Photographer Martin Klimas‘ series “What Does Music Look Like?” is a fun attempt at answering that very question. He uses paint as a vehicle for sound. Klimas places brightly colored paints on a surface that sits just above a speaker. Playing loud music such as Kraftwerk or Miles Davis makes the paint splatter above the speaker with the vibrations making it “dance”. The paint jumps and splattes while being captured by the camera. Klimas snapped approximately 1,000 photographs to capture the set.
Amos Coal Power Plant, Raymond, West Virginia 2004
Massachusetts-born photographer Mitch Epstein has been documenting life in America since the early 1970s. As Rachel Esner says, “much of Mitch Epstein’s work is…a reflection on America, on American values and ideology, on America’s place in the world today. It is the formal and associative elements in Epstein’s images that lift them to a higher plane. These are not documents in the strict sense, because they transcend and reinvent the objects photographed and in the process invest them with symbolic meaning.” Well said, Ms. Esner.
I’ve never been a big coffee drinker (chocolate soy milk is my beverage of choice for me) but Black Gold had me wanting to kick down the doors to my local coffee shop and spray paint “Fair Trade Now” all over the walls. Black Gold documents one mans efforts at bringing fair pricing to the coffee farmers of Ethiopia who make less than a dollar a day growing al that delicious coffee that we pay $5 a cup for. It’s depressing to know that the farmers of one of the worlds most popular drinks are literally starving to death and can’t afford the basic necessities that we take for granted like shelter, water, and education.
Watch this documentary, only buy fair trade, and demand that your local coffee shop only support coffee brands that pay a fair wage.
You Were in My Dream is a incredibly interactive installation where the viewer becomes part of the story. It takes a live video feed of your face, and incorporates it into the installation. Created in collaboration by Isobel Knowles and Van Sowerwine.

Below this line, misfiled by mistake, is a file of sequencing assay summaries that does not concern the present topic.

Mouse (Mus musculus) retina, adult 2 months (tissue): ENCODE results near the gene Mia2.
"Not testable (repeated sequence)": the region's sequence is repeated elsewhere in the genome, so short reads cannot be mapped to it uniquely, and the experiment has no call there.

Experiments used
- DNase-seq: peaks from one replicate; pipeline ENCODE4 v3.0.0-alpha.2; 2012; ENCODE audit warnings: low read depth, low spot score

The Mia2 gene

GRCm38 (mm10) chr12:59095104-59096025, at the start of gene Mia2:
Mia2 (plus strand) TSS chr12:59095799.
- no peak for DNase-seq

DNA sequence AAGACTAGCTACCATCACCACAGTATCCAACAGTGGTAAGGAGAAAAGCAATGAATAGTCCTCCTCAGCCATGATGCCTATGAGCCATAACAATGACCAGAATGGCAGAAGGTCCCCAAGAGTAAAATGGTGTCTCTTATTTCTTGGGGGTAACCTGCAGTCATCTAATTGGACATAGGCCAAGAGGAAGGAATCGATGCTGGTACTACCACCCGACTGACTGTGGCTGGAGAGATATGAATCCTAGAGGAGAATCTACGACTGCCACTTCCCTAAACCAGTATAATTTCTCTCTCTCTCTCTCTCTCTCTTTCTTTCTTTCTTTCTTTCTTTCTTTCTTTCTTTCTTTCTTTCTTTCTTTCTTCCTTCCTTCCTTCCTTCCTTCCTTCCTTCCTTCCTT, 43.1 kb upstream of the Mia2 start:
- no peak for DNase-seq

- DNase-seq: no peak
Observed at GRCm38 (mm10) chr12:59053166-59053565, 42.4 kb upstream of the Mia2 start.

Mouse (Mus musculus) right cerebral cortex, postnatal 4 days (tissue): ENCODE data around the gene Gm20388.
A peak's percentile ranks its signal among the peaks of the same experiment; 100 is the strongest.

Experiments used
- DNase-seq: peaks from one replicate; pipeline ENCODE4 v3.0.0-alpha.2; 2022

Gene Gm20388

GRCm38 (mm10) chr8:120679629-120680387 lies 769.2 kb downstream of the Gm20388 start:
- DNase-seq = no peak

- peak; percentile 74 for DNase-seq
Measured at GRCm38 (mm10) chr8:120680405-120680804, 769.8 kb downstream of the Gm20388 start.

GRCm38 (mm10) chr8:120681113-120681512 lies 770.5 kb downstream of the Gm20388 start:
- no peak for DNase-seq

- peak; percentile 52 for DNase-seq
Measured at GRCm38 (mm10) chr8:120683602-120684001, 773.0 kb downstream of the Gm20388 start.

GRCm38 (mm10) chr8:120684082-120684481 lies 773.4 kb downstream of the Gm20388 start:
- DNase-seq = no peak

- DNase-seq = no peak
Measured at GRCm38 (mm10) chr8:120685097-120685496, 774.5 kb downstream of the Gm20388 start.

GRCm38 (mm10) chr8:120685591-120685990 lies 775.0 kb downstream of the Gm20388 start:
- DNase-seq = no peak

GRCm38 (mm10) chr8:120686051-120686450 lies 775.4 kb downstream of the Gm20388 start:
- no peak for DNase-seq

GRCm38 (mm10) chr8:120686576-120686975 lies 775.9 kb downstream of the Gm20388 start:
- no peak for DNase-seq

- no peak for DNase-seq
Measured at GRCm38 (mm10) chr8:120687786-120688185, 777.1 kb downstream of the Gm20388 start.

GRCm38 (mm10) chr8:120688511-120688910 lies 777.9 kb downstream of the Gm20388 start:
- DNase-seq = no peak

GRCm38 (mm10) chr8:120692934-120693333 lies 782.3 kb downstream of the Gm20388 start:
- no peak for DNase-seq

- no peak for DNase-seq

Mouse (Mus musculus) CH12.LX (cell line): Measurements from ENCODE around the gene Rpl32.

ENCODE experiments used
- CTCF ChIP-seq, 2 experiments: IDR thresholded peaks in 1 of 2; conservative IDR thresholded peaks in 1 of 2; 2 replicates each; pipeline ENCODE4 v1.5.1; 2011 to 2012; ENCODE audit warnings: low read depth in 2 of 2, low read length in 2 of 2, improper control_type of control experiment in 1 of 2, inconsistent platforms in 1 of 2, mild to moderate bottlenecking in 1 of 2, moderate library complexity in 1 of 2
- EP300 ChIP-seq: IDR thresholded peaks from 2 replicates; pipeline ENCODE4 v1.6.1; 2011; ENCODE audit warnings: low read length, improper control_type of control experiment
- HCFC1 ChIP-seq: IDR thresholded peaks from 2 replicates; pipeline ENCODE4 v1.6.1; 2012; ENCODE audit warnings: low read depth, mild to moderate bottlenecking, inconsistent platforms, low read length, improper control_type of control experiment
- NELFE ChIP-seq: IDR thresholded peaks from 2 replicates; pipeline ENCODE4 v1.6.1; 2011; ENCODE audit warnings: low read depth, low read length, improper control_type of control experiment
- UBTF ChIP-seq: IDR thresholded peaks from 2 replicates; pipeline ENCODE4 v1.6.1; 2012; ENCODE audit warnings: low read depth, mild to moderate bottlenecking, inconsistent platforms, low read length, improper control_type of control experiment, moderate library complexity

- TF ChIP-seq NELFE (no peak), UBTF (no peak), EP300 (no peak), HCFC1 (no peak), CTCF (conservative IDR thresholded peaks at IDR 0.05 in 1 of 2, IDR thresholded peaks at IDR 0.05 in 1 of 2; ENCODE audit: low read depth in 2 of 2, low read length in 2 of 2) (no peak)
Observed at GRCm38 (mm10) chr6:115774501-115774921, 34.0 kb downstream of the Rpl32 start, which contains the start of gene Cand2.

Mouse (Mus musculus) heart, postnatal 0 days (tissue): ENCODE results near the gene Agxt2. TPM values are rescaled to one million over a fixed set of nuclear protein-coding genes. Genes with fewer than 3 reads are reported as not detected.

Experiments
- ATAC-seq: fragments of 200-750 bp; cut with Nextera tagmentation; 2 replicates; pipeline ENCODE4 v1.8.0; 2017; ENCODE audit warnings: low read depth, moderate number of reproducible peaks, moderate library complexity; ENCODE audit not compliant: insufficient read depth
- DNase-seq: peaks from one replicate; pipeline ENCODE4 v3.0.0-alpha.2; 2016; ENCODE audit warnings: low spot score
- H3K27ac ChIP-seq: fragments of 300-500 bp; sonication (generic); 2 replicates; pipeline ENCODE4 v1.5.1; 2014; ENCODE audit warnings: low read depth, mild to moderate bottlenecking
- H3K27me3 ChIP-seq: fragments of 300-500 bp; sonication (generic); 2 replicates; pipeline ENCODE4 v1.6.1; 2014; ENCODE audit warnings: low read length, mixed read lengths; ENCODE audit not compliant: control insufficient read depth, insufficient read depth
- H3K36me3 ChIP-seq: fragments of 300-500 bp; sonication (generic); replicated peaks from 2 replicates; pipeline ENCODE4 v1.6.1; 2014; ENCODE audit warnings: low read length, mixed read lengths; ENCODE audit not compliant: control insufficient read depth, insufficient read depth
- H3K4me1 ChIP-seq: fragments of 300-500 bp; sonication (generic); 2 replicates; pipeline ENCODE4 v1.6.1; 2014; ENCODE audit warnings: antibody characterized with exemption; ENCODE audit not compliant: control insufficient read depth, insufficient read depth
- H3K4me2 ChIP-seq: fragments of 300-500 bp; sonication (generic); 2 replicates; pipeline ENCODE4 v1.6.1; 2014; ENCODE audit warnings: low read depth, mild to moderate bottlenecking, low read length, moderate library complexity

Italian artist Federico Lombardo’s portraits are washy, delicate, and often straightforward, yet in their best moments they possess qualities that are strange and askew. His subjects look distinctly Angelo Saxon or Scandinavian, light skinned and fair, and are conventionally attractive. Their faces, bare and plain, stare straight at the viewer with the knowing look of being gazed upon, often smiling or glaring in response. He has series of women and men, as well as couples and children made with oil, watercolor and by digital tablet, but by far, his watercolors showcase his best efforts. The way Lombardo applies his paint is mostly very controlled, yet in crucial areas he gives way to the fluid nature of the medium and in effect produces subtle, bizarre deviationsin his otherwise bland looking subjects. In this sense, these instances of surrender are reflective of the work of Marlene Dumas; however, Lombardo’s work is wholly different in that it stays safe in its uncontroversial directive.
Samantha Casolaris photo series depicts teenage sanctuary in New York. “The story regards a group of teenagers transvestites and transexuals who live in a house managed by a priest, in Astoria, Queens.
It was hard to just pick a few of Christian Northeast’s works to post. This talented illustrator and animator work reminds me of a more contemporary Terry Gilliam mixed with Margaret Kilgallen’s folk art. He has worked with many publications like the New Yorker and Esquire to name a few. His work has much more than aesthetic appeal to it, its clever and you get a good sense of Northeast’s sense of humor.